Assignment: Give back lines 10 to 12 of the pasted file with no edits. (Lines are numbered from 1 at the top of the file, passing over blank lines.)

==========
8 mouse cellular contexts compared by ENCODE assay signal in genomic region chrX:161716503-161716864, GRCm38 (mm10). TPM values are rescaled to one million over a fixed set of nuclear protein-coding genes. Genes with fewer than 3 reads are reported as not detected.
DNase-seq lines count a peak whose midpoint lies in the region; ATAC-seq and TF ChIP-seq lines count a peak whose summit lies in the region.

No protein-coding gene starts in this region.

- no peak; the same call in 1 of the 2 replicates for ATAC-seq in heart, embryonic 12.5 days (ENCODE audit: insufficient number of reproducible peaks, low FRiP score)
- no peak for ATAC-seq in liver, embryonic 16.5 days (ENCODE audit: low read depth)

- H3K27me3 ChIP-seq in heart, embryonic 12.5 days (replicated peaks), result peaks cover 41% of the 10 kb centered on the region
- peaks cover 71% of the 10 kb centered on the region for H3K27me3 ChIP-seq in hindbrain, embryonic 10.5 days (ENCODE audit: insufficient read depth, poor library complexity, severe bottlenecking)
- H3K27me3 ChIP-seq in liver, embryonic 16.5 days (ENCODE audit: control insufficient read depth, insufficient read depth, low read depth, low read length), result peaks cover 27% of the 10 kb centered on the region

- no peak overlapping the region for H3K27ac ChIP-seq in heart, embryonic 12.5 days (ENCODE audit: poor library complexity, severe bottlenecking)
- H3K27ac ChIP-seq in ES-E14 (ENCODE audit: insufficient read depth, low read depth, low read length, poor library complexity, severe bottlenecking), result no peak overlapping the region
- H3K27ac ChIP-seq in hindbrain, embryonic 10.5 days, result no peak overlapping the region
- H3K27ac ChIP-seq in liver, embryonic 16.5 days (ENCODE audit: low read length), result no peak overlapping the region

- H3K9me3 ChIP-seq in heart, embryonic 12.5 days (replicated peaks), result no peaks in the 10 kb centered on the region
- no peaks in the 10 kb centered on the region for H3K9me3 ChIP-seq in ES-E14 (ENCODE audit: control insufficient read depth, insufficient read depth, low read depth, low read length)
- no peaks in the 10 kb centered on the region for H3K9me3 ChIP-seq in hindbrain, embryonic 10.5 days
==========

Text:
- H3K27ac ChIP-seq in ES-E14 (ENCODE audit: insufficient read depth, low read depth, low read length, poor library complexity, severe bottlenecking), result no peak overlapping the region
- H3K27ac ChIP-seq in hindbrain, embryonic 10.5 days, result no peak overlapping the region
- H3K27ac ChIP-seq in liver, embryonic 16.5 days (ENCODE audit: low read length), result no peak overlapping the region